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diagram showing how much prime real estate one can buy for $1 million in various cities

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“There are three things that matter in property: location, location, location”
Those are words from Harold Samuel, a British real-estate mogul from the 1900s. Broadly speaking, it’s a quote that still holds true—property values in the world’s best cities have always been worth a pretty penny.
The scarcity of real estate is driven by trends such as urbanization, which is the migration of people into cities. While the first examples of cities were built thousands of years ago, it was only recently that the majority of the population began to live in them. In fact, the urban population just overtook the rural population for the first time in 2007.
Of course, certain cities simply hold more appeal for wealthy people, and as a result, competition in the prime real estate market can be fierce.
To learn more about the sky-high cost of prime property in cities, this infographic visualizes data from Knight Frank’s Prime International Residential Index (PIRI 100).
The following table lists the number of square feet that you could buy with one million dollars in various cities. We’ve included more cities on this list than in the graphic to create a more comprehensive comparison.
Monaco, the most expensive city on this list, is incredibly land-constrained with an area of just 0.78 square miles. For context, New York’s Central Park is 1.31 square miles in size.
In second place is Hong Kong, which has become notorious for its difficult real estate market. Just 7% of the city is zoned for residential use, which pushes many of its citizens into sub-100 square feet micro apartments. These housing units offer grim living standards and are often referred to as “coffin homes”.
On the other side of the spectrum, Hong Kong recently set the record for the most expensive home in Asia. A 3,378 square foot penthouse sold for $59 million in 2021, translating to $17,500 per square foot.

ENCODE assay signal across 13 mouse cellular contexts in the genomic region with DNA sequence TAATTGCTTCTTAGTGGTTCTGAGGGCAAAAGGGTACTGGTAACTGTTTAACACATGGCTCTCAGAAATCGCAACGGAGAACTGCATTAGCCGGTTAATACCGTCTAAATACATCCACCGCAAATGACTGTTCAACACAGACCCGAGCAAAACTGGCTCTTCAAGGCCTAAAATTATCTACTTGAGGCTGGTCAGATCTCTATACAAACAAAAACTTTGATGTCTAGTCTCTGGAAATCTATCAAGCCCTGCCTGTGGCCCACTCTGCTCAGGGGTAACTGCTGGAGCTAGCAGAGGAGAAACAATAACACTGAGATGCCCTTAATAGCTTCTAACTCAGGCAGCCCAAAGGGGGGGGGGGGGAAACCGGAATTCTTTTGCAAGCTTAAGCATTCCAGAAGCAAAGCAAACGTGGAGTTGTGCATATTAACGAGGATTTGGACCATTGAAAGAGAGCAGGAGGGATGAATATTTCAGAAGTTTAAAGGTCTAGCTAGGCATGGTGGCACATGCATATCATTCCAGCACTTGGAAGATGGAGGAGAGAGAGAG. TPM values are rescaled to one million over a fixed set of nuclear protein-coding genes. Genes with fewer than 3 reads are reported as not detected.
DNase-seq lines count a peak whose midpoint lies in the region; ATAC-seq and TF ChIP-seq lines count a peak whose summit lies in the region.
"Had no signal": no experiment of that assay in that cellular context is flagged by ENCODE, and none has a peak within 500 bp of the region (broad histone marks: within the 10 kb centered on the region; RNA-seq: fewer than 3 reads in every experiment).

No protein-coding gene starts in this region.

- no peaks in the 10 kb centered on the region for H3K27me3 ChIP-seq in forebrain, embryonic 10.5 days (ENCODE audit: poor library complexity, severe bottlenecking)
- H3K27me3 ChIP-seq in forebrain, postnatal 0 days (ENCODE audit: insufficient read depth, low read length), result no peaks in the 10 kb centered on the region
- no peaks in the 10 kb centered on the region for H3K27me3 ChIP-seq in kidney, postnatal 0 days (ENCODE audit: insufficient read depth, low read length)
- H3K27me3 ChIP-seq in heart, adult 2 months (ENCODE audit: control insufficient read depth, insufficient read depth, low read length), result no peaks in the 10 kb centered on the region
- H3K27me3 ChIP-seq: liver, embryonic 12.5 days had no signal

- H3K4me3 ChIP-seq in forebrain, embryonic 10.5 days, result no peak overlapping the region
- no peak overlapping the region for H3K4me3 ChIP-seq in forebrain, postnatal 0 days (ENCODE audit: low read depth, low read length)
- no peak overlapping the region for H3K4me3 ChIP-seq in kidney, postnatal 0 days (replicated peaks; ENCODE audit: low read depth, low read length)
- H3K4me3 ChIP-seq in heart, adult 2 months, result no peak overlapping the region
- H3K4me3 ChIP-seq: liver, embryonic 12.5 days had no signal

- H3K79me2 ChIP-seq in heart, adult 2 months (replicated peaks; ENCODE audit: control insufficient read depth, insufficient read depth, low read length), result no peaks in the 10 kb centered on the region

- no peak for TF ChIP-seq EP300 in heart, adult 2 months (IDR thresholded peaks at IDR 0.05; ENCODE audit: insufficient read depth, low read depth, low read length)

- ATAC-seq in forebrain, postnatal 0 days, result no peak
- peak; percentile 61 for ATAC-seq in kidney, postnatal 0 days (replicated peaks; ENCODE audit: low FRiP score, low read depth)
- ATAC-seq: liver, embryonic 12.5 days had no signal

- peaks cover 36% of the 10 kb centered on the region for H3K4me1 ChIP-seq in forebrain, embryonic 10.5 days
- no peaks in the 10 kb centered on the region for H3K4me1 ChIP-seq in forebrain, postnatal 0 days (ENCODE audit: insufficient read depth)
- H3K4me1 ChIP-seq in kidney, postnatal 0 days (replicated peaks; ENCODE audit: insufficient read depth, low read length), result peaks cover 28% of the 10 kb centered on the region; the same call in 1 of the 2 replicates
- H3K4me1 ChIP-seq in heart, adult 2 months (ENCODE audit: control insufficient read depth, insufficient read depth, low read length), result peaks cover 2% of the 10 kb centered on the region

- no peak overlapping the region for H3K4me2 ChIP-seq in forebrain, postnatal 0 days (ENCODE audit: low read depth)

You may be wondering what prime real estate is.
Knight Frank defines it as “the most desirable and expensive property in the area, generally defined as the top 5% of the market by value.” This suggests that the prices visualized above are on the upper end of the scale, and that more attainable homes are available.
» If you’re interested in urbanization, consider this infographic which ranks the 20 largest cities in the world.
Where does this data come from?
Source: The Knight Frank Prime International Residential Index (PIRI 100)
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With the Ukraine crisis unfolding and rising interest rates on the horizon, investors are moving out of U.S. equity funds.
Investors are bracing for several interest rate hikes amid a Russia-Ukraine war.
In February, U.S. equity fund flows hit $48 billion, a 70% decline from the year before. In the previous month, U.S. equity fund flows hit their lowest level since the pandemic began.
With data from Morningstar, we show how the invasion of Ukraine and a rising rate environment has affected U.S. equity fund flows.
In January, investors shed a record $23 billion from large growth funds, the highest level since 2017. This trend continued in February as investors sought out lower-risk investments.
Growth stocks historically tend to outperform when interest rates are declining. When the price of capital is low, companies borrow and expand operations at a lower cost.
The reverse is true when rates rise, putting pressure on corporate earnings and equity valuations. In March 2022, the Fed raised interest rates for the first time since 2018.
Growth funds also tend to be more volatile during market selloffs. So far in 2022, the Cboe Volatility Index (VIX) is up more than 40%.
Large blend funds saw the highest inflows, at $38.5 billion, while large cap value funds saw a moderate $15.8 billion in inflows.
Unlike growth funds, value funds tend to outperform when interest rates are rising. Over the last decade, growth funds, marked by low-margins and high valuations have shown stronger performance than value.
Which U.S. equity fund sectors saw the highest inflows and outflows?
Energy, consumer defensive, and natural resources—all typically cyclical, value-skewed sectors—saw the highest inflows at $1.7 billion, $1.0 billion, and $0.8 billion, respectively. Gas prices in the U.S. have hit record prices amid supply pressures from the war.